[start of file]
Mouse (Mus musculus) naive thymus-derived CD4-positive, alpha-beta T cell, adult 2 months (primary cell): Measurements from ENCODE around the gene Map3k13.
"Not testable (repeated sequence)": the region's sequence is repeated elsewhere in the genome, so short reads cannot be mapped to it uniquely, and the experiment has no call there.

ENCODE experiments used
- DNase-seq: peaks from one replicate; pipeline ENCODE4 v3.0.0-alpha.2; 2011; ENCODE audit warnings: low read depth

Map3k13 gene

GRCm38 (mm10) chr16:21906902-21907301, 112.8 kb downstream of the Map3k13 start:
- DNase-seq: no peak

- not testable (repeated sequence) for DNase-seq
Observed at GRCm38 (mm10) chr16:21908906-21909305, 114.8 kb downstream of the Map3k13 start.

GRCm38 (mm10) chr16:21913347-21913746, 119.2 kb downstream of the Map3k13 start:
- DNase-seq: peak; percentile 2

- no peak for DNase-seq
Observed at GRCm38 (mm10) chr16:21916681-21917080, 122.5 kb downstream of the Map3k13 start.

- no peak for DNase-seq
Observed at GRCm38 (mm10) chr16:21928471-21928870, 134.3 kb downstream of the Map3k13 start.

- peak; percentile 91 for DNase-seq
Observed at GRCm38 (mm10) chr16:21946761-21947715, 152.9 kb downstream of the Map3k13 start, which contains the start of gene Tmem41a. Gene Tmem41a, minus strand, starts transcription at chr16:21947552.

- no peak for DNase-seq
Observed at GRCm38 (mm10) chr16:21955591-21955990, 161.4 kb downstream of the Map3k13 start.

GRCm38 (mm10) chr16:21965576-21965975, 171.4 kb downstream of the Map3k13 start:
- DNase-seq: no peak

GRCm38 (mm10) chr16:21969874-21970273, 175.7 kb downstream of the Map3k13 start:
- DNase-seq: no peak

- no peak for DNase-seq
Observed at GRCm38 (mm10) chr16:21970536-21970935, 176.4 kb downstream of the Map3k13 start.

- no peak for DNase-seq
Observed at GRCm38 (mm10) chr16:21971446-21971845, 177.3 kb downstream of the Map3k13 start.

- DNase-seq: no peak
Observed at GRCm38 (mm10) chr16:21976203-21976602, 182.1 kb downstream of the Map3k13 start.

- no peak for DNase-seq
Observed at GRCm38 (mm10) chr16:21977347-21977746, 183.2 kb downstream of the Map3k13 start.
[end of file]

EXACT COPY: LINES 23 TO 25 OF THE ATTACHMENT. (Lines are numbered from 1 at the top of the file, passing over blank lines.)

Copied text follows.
- DNase-seq: no peak

- no peak for DNase-seq
Observed at GRCm38 (mm10) chr16:21970536-21970935, 176.4 kb downstream of the Map3k13 start.